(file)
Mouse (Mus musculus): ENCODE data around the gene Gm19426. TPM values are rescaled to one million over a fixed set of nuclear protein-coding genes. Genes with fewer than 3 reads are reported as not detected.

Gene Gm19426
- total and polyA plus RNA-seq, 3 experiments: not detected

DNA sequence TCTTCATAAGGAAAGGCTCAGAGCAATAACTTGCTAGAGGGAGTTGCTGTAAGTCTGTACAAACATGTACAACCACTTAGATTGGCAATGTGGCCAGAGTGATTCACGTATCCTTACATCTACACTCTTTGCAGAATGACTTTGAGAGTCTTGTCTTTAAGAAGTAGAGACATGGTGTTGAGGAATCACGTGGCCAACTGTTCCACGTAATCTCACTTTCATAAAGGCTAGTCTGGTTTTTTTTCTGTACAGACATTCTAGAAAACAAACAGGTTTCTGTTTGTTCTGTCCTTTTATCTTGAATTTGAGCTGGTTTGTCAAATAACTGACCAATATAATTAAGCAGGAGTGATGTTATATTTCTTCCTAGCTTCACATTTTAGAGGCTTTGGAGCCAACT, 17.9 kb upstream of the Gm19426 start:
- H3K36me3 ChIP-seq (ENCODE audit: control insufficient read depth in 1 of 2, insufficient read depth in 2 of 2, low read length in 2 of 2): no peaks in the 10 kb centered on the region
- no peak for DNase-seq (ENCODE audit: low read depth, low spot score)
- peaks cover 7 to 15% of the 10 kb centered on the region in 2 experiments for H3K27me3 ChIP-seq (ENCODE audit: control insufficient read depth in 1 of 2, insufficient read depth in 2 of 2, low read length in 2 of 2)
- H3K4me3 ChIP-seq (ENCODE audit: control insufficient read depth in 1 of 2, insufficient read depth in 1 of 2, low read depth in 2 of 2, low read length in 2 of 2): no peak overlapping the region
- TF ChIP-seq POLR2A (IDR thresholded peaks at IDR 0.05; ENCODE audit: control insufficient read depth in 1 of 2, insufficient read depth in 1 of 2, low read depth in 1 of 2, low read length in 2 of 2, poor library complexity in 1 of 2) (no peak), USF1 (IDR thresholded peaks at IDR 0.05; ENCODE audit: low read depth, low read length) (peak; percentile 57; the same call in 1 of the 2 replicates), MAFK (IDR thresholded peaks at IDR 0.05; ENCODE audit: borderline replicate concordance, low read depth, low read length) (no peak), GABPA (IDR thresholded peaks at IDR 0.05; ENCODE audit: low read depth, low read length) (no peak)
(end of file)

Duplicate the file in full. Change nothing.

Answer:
Mouse (Mus musculus): ENCODE data around the gene Gm19426. TPM values are rescaled to one million over a fixed set of nuclear protein-coding genes. Genes with fewer than 3 reads are reported as not detected.

Gene Gm19426
- total and polyA plus RNA-seq, 3 experiments: not detected

DNA sequence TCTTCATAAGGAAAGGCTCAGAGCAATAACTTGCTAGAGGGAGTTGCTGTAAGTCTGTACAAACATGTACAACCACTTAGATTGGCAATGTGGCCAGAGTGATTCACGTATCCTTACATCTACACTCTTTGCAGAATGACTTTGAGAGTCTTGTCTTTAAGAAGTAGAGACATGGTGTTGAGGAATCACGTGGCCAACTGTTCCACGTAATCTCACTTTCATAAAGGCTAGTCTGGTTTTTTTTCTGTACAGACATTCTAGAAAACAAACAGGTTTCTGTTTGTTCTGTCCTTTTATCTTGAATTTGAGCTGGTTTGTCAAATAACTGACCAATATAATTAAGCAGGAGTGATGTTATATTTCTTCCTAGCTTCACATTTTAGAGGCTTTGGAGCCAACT, 17.9 kb upstream of the Gm19426 start:
- H3K36me3 ChIP-seq (ENCODE audit: control insufficient read depth in 1 of 2, insufficient read depth in 2 of 2, low read length in 2 of 2): no peaks in the 10 kb centered on the region
- no peak for DNase-seq (ENCODE audit: low read depth, low spot score)
- peaks cover 7 to 15% of the 10 kb centered on the region in 2 experiments for H3K27me3 ChIP-seq (ENCODE audit: control insufficient read depth in 1 of 2, insufficient read depth in 2 of 2, low read length in 2 of 2)
- H3K4me3 ChIP-seq (ENCODE audit: control insufficient read depth in 1 of 2, insufficient read depth in 1 of 2, low read depth in 2 of 2, low read length in 2 of 2): no peak overlapping the region
- TF ChIP-seq POLR2A (IDR thresholded peaks at IDR 0.05; ENCODE audit: control insufficient read depth in 1 of 2, insufficient read depth in 1 of 2, low read depth in 1 of 2, low read length in 2 of 2, poor library complexity in 1 of 2) (no peak), USF1 (IDR thresholded peaks at IDR 0.05; ENCODE audit: low read depth, low read length) (peak; percentile 57; the same call in 1 of the 2 replicates), MAFK (IDR thresholded peaks at IDR 0.05; ENCODE audit: borderline replicate concordance, low read depth, low read length) (no peak), GABPA (IDR thresholded peaks at IDR 0.05; ENCODE audit: low read depth, low read length) (no peak)